Tag Archives: creative writer

How To Write A Story A Day

I’m going to write A Story A Day in May. Dare to join me?

I’m not sure yet (because I haven’t done it), but I think it’s going to be possible to write a story a day.

Here are some of the ways I’m planning to make time every day to tell stories:

Tell Stories To My Children

One of the main reasons I have little time to write is that I have children. It’s tough to sit down and writing a story when someone is likely to burst in and tell you that they *neeeeed* something right now, and another one trails behind him saying that he *neeeeeds* the same thing, or more likely something completely different.

But I have found that one of the best ways to ‘write’ stories is to tell them to my children. Whether at bedtime or during potty-training, or in the car, there’s nothing quite like having a live audience for keeping you going. If their attention starts to wander, you know you have to step up the action. If you pause for a moment, they demand to know what happened next.

Maybe if I can carry my phone around with me and record the stories I tell to the kids, that’ll help me out a few times.

In The Car

Again with the motherhood thing, I spend quite a lot of time driving around. Sometimes I’m alone, and sometimes they’re wa-ay in the back playing with toys. Again,  with my trusty phone nearby, I can tell at least part of a story on every journey. I think recording stories is going to be really helpful, even though I love to write (with a fountain pen and everything).

Word Count Challenges

I like limitations. I like to know I only have 1000 or 200 or 55 words into which I have to shoehorn a story. Some days I’m planning to set myself a short word count limit and trying to craft a short story within it.

timer

Time Limits

I always found that seat-of-the-pants writing during exams worked really well for me. With a time limit, I can’t afford to listen to the inner critic. So some days will be Time Limit days. Write a story within an hour, half an hour, by 3pm, whatever seems to work that day.

Genres & Styles

Some days I’ll assign myself a genre to work in. Write a film noir story, write in the style of Virginia Woolfe, write a monologue, write in the third person.

Rewrites

Like the genre/styles assignments I’m planning to write the same story several different ways. I”ve got another blog post coming with more details about that)

So, those are some of my ideas. How about you?

What Are Your Creative Writing Inspiration Sources

I’m going to write A Story A Day in May. Dare to join me?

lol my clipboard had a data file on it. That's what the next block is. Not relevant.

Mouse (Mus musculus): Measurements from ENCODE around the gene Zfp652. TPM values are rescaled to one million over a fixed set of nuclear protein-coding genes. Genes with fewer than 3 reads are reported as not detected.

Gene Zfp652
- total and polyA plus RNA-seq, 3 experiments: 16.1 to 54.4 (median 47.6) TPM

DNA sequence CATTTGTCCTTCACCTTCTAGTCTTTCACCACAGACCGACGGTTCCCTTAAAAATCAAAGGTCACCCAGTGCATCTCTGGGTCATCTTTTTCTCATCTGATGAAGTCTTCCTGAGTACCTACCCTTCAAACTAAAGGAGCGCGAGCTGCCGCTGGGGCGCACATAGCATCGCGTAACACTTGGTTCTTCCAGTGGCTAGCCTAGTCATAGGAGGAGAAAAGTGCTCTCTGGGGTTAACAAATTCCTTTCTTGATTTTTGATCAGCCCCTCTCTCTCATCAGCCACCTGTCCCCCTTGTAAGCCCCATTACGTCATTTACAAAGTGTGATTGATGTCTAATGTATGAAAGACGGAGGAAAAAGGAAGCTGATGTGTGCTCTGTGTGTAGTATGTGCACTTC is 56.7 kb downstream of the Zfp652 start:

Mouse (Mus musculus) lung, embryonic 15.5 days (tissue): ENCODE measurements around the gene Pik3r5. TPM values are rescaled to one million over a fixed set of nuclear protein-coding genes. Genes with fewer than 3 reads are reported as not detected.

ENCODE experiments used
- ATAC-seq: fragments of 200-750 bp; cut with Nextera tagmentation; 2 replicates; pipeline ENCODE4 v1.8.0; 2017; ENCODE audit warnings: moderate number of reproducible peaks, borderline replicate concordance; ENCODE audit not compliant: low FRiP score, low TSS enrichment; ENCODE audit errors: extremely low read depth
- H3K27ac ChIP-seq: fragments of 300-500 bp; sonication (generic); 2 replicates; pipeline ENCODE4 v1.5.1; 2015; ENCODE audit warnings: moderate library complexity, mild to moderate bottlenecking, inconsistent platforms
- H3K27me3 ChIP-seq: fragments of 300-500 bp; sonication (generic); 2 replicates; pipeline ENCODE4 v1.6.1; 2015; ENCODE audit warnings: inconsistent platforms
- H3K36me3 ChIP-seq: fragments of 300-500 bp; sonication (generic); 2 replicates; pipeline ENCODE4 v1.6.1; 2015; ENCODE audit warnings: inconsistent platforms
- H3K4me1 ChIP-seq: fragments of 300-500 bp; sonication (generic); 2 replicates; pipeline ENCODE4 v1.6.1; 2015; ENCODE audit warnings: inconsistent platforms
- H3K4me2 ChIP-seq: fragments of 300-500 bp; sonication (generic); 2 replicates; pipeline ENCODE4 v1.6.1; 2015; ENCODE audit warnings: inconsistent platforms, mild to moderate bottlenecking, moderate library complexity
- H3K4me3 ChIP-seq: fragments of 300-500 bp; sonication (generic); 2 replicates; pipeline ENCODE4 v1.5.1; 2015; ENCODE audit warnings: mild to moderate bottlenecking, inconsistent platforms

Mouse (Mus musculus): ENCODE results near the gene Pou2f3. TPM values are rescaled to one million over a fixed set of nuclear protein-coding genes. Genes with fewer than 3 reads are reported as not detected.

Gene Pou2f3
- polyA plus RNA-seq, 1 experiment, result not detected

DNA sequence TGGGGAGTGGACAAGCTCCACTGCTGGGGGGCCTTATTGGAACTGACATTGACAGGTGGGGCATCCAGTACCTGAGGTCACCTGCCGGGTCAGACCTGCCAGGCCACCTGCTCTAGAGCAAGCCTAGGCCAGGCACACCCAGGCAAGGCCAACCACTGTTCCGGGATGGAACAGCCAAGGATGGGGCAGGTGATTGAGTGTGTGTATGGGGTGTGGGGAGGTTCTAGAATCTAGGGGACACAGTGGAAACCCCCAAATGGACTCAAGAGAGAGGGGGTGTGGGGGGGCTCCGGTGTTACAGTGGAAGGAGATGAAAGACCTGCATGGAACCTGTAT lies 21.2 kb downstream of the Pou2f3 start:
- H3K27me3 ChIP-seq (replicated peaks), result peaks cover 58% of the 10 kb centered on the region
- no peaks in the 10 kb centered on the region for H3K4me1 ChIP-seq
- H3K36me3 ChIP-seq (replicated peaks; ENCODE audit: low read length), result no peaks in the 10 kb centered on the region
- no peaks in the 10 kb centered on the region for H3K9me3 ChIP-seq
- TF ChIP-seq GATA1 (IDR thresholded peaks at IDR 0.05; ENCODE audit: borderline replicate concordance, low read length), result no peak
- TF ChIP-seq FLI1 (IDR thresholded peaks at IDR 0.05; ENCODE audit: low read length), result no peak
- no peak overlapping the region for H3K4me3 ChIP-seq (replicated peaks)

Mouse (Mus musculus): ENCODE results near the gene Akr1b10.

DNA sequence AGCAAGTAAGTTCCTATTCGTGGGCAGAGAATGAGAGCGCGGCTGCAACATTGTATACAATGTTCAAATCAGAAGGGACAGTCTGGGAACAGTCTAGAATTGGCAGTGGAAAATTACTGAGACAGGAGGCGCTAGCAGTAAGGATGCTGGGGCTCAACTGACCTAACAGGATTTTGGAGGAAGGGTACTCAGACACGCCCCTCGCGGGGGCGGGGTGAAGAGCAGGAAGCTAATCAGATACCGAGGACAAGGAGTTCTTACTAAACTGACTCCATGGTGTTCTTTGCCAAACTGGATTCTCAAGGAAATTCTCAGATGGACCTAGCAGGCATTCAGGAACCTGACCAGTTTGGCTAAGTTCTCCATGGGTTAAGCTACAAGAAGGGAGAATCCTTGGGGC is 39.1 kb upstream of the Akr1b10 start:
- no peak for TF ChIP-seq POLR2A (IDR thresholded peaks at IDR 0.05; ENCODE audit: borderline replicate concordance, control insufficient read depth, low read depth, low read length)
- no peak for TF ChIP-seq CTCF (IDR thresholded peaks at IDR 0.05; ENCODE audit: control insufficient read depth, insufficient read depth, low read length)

There are books that I enjoy and there are books that I love.

The ones that I love tend to be the ones that make me impatient to put down the book and pick up a pen. (Then I’m torn because I don’t want to stop reading…)

When I want to do some creative writing I tend to dip into a piece by one of my favourite authors (sometimes that can be a TV show or a movie) to get that fix, before I start.

My “Get Jazzed About Writing” superstars are 1:

Douglas Adams – his mind is so brilliant and his voice so unique that it could seem intimidating. But reading his writing (fiction or non-fiction) makes me so happy that I want to do the same for other readers.

Joss Whedon – (TV/movie writer) because of his storytelling skills and unique voice. He creates worlds that feel real, characters that you can love, puts funny and unexpected lines in their mouths, and then creates story-lines that stay absolutely true to themselves, even if it means sacrificing a beloved character or a happy ending. Every time I find myself sobbing “Damn you, Whedon, I HATE you!” I know that I want to be able to tell stories as well as he does.

Neil Gaiman – For language and heroes and uniqueness, and a bright shining optimism about human nature, lurking amidst the demons and horror, the creepiness and the gore.

Terry Pratchett – for biting satire and observation of humanity and for a way with language for which I would gladly gnaw off my own legs below the knee (but no higher).

Elizabeth Peters – for sheer fun, heroic characters, historical situations and suspense.

Agatha Christie – for writing skill, language and absolute integrity between characters: everyone speaks, moves and acts as an individual.

John O’Hara – his short stories about life in a fictional Pennsylvania town really appeal to me; and seem like a great blueprint for turning your own life experiences into fiction (one story simply follows a boy as he walks to his father’s office to show him his new riding clothes, but it is absolutely gripping, and we learn a ton about the boy, his father, the town, the era; all in one very short, very tight scene.)

Ray Bradbury – the master of the “what if?” What if you grew up in a town where rockets to the moon were as common as airliners are to us? What if the Loch Ness Monster was real? What if your husband piloted spaceships for a living, and it was a dangerous job? What if books were banned?

What are your ‘get jazzed about writing’ inspirations?

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